The 2 Second Attention Span
How to keep the digital generation interested.
For us millennials, the prospect of the new generation, or ‘Gen Z’ as it’s becoming better known, is an intimidating one. Not only have they grown up without millennial woes of unaffordable mortgages (they know no different) but their digital lives have enhanced their entrepreneurial spirit. They will soon be chasing our jobs, their dominance in online knowledge setting them above us tired oldies… (Did you know apparently WhatsApp is seen as outdated? Yep. Baffling…) with an aim to change the world for the better.
But for brands however, keeping up with Gen Z’s demand for the best, quickest, boldest content is proving a tricky challenge. These kids have no time for tired, self-indulgent marketing. Their eyes flit from smartphone to tablet, from Macbook to phablet, hungrily sussing out the very best in next level content. Don’t hook them in the first few seconds of your video? They’re gone. Next. On to another.
So what should they be doing to appease this tough crowd ? What is clear is video is still king. 52% Gen Zs spend up to 3 hours per day on YouTube. Although how it is presented is key. What works for millennials will not cut it. We’ve taken a look at some of the best current work some savvy brands have created to engage the new generation with an engagement time limit of 1.2 seconds…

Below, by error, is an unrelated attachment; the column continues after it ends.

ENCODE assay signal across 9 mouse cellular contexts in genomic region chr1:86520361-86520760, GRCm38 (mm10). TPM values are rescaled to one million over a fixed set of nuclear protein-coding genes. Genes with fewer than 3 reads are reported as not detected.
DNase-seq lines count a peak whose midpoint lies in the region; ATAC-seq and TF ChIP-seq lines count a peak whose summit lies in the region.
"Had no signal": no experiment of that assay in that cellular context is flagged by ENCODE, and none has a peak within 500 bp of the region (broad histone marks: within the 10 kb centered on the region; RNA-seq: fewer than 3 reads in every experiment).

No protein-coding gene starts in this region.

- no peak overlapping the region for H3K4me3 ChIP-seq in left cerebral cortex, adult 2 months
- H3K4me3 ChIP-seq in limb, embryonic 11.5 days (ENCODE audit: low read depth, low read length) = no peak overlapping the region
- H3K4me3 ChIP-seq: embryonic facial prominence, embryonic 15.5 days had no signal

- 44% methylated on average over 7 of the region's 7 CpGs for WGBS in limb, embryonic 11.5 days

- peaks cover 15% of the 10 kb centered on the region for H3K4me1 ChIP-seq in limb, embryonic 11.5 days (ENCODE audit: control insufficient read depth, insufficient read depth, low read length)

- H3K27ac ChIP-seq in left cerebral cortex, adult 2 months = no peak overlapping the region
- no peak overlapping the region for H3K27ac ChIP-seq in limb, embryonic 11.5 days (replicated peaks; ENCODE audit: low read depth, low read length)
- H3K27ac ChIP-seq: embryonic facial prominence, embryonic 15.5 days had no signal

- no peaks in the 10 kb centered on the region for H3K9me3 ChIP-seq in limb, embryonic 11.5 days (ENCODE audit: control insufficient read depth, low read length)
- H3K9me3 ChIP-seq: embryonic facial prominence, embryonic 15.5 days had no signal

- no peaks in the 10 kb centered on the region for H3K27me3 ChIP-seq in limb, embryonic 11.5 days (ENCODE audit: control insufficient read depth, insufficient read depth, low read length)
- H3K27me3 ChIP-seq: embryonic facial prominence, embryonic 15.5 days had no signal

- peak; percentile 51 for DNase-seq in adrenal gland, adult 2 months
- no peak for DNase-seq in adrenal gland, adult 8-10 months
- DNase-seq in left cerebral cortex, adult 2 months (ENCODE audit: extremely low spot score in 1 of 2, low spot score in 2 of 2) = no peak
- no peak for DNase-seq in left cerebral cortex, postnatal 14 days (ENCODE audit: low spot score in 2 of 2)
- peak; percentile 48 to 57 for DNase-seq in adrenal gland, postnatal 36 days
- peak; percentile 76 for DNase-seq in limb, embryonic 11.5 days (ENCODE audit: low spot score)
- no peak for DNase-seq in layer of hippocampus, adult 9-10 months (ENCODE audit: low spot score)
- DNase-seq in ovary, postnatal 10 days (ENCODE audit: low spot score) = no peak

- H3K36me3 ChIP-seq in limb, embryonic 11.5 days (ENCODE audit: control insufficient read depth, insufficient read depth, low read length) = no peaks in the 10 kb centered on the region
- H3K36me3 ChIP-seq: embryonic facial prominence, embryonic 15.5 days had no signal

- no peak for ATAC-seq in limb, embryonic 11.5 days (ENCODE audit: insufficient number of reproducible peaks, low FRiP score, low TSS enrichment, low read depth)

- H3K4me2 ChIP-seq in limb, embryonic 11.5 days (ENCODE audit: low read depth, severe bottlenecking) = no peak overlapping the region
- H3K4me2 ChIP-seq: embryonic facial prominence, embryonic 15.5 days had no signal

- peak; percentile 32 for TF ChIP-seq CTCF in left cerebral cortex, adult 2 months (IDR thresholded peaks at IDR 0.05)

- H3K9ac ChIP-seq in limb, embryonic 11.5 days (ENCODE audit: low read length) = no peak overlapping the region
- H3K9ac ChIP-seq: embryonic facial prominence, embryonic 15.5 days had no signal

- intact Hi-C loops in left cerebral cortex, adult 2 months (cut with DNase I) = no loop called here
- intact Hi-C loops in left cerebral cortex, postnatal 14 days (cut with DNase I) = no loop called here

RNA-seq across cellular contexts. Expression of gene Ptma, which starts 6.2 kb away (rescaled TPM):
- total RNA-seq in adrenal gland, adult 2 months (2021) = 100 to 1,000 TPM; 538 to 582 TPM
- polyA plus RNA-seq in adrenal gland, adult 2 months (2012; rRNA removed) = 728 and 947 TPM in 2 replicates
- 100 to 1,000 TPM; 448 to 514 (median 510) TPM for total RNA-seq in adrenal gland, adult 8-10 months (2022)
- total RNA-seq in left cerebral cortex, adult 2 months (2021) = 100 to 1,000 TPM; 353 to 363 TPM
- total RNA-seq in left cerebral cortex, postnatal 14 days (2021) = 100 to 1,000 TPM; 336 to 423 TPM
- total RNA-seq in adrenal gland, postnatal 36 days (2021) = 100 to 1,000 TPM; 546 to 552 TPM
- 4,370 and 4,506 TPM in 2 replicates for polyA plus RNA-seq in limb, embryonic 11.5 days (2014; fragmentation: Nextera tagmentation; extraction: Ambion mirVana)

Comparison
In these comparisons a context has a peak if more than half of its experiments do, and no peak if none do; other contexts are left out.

Brown is hands down one of the coolest teens around right now. And with the focus of the campaign being on a universal ‘back to school’ feeling, Converse managed to link both current Gen Z idols with a way of engaging and involving it’s audience. As well as the video, they have created a series of 32 GIFS from the film to be shared on all social channels. Clever.
Gen Z are massive on environmental issues, inclusion and positivity. Ben & Jerrys have hit the spot with their YouTube content. Filling their channel with not just artsy examples of their delicious flavours, but also videos about their climate change campaigning, rights and social movements.
Still the number one fashion and footwear brand among teens, Nike’s marketing has always been on point. Their most recent LDNR campaign ‘Nothing Beats a Londoner’ is both epic and poignant. It allows a series of teenagers their own individual section of the ad, allowing them to speak their minds, mixed up with some legendary faces.
It’s creators W & K said in a statement:
“Despite the star cameos, the creative flips the traditional model and holds kids up as the inspiration for all—championing them, their spirit and incredible athlete mindset.”
Involving, not selling to these digi kings and queens, is the sort of content that will keep them watching, long after the first 2 seconds.